We need to be absolutely sure in the data we are modifying, whether that being an integer suggesting a license is activated, or a command string which will alter the return value (see Useful Terms) of a function, to ensure we are not modifying data outside of the data that's of interest to us.

In an ideal situation, we'll launch the binary with knowledge of either a specific memory location where the data is accessed, or where the data/value is initialised (using a static memory address (see Useful Terms) that we'd find using a disassembler).

Just taking note of the static address we find in a disassembler to over-write the value we are interested in isn't quite enough... There are a few other security features in our way. Address Space Layout Randomization ASLR is one we'll talk about today.

ASLR & Why Static Addresses Won't Work

While your device boots, it'll generate an ASLR 'slide'.

In the case of the iOS Kernel, a new slide is generated each time the device boots, and allows for an extra level of security against malicious actors.

In the case of an iOS Userland Process (the binaries you execute from the terminal are an example) a new slide is generated for each individual process.

This works in a way that rather than the device using the static address to reference a certain function/object/data, it'll use the formula 'Static Address + ASLR Slide' to calculate a new address which is used to reference said data.

iOS handles this in the background, and results in a different address being used to reference the same function/object/data as the formula we just discussed will result in a different address each time the device is booted.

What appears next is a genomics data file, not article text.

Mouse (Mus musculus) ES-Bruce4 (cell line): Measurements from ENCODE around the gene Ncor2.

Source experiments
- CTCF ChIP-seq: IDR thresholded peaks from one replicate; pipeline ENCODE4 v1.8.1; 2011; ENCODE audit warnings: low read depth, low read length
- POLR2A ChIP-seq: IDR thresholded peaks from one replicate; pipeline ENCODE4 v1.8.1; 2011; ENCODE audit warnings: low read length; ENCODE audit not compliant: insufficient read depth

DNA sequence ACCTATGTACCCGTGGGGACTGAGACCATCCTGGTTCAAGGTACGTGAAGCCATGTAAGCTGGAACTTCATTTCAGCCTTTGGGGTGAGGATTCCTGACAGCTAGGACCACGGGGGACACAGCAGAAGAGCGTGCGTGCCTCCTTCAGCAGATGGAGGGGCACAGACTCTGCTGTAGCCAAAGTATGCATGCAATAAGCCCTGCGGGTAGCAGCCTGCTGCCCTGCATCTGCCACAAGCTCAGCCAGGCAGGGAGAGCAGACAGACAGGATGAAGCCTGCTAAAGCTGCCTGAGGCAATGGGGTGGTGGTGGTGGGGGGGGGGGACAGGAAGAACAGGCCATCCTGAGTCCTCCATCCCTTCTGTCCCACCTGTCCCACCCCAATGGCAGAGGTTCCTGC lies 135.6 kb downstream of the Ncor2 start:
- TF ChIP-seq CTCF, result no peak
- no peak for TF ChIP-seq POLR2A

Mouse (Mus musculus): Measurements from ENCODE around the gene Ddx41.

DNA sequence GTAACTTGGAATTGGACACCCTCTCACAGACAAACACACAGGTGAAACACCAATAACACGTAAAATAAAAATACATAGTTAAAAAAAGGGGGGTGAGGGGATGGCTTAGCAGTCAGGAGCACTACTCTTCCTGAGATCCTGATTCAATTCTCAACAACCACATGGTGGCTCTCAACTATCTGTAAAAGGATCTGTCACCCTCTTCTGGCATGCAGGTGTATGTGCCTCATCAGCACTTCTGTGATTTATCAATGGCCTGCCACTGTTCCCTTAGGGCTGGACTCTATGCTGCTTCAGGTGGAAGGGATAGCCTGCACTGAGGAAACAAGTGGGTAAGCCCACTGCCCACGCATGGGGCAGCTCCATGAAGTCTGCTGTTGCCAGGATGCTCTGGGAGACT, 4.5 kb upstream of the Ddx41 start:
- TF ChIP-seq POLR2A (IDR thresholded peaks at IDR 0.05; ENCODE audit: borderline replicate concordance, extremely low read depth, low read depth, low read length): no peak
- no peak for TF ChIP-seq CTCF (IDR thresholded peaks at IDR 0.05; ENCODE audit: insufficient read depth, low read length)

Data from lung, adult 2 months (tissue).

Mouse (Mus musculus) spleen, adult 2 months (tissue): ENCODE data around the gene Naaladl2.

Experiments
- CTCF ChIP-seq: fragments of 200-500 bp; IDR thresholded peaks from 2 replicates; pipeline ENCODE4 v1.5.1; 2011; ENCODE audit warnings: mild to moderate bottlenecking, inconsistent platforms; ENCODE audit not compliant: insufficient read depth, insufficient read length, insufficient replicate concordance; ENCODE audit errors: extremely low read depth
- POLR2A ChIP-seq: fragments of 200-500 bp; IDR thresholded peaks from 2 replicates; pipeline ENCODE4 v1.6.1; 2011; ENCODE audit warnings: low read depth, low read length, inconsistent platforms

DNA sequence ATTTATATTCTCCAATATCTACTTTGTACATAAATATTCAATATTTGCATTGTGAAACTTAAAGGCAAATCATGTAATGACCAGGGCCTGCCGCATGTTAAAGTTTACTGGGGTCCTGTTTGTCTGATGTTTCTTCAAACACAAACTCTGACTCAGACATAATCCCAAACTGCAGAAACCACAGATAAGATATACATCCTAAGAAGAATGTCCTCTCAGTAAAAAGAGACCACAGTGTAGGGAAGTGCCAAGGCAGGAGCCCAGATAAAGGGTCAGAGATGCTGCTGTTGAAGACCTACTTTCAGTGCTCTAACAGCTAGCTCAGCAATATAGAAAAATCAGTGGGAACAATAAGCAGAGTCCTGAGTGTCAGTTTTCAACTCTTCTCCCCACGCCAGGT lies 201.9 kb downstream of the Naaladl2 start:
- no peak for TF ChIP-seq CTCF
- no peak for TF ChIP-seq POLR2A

To 'bypass' ASLR, we need to have the device 'leak' the ASLR slide. If you've observed how a modern jailbreak works, you'll probably see an area where it'll report 'SLIDE: 0xXXXXXXXX' at some point, where the X's will report the unique slide value.

LLDB…?

LLDB is the debugger (see Useful Terms) that we will be using today for a practical example of patching at runtime.

LLDB allows for us to gain an insight into how our application changes state over time... Let's talk a little about what we can actually do using a debugger!

  • We are able to set 'breakpoints' - Breakpoints allow us to pause our application's execution where a certain address/function is hit. This is really useful as we can modify register states at the point where the breakpoint is hit (to modify 'return values', 'arguments' passed to functions, and more).

Reading and writing to process memory - This is extremely valuable (and risky) as it allows us to bypass most validation mechanisms (depending on at what point we modify the value).

For example, if a value is hashed, and the hash verified during the execution - we could set a breakpoint after this validation had completed and modify the value to one of our choosing. Or just patch the return value of the validator function :-)

  • Disassemble instructions - As it says, it'll allow you to disassemble instructions at an address! Sort of like a disassembler within LLDB itself. We're also able to 'step' through instructions and analyse register values at the point of each instruction being hit.
  • Much, much more!

That was quite a mouthful (I confused myself a little on the way), but really what we need to understand is that LLDB is a debugger that allows us to interface with a running process. Let's check it out in action, and everything should make a little more sense.

The Exercise

I've carefully considered an exercise for this blog post, and although most users cannot reproduce this specific example with a physical device (as we'll be debugging the kernel, we'd need a prototype iPhone) - You'll be able to very easily transfer these same skills to other processes including user applications (on iOS and the Mac!) or follow this tutorial using the Corellium Platform!

Our task is as follows...